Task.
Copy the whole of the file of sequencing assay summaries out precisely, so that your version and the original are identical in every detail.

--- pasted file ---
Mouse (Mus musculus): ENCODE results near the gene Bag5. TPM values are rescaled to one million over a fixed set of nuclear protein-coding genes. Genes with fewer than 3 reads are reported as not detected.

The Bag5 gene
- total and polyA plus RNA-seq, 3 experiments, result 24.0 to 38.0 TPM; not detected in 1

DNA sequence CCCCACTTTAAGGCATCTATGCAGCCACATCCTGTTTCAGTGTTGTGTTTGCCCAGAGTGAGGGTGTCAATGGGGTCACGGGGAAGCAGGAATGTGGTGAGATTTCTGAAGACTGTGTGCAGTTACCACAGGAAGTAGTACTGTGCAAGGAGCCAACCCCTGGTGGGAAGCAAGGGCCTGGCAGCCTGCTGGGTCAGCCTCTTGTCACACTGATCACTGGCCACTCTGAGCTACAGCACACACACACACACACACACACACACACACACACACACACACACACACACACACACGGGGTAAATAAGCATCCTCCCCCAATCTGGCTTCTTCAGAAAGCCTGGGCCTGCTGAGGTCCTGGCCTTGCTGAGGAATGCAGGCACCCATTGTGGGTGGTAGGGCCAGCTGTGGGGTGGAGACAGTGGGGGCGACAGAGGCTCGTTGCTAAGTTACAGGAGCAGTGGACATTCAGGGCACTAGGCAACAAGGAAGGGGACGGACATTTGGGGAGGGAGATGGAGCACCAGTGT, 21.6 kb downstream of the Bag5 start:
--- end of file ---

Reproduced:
Mouse (Mus musculus): ENCODE results near the gene Bag5. TPM values are rescaled to one million over a fixed set of nuclear protein-coding genes. Genes with fewer than 3 reads are reported as not detected.

The Bag5 gene
- total and polyA plus RNA-seq, 3 experiments, result 24.0 to 38.0 TPM; not detected in 1

DNA sequence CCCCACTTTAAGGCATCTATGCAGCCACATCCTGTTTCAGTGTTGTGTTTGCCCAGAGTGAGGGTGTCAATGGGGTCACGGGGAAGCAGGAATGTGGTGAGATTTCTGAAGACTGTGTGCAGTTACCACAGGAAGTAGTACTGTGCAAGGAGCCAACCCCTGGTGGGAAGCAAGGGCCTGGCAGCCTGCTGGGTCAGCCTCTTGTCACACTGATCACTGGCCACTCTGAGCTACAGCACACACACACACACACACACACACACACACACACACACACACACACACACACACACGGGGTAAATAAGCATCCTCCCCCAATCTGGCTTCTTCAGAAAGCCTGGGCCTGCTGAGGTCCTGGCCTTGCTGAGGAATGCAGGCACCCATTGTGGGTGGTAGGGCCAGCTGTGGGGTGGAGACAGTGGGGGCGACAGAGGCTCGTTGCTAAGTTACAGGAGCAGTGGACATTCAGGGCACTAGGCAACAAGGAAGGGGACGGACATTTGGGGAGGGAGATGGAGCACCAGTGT, 21.6 kb downstream of the Bag5 start: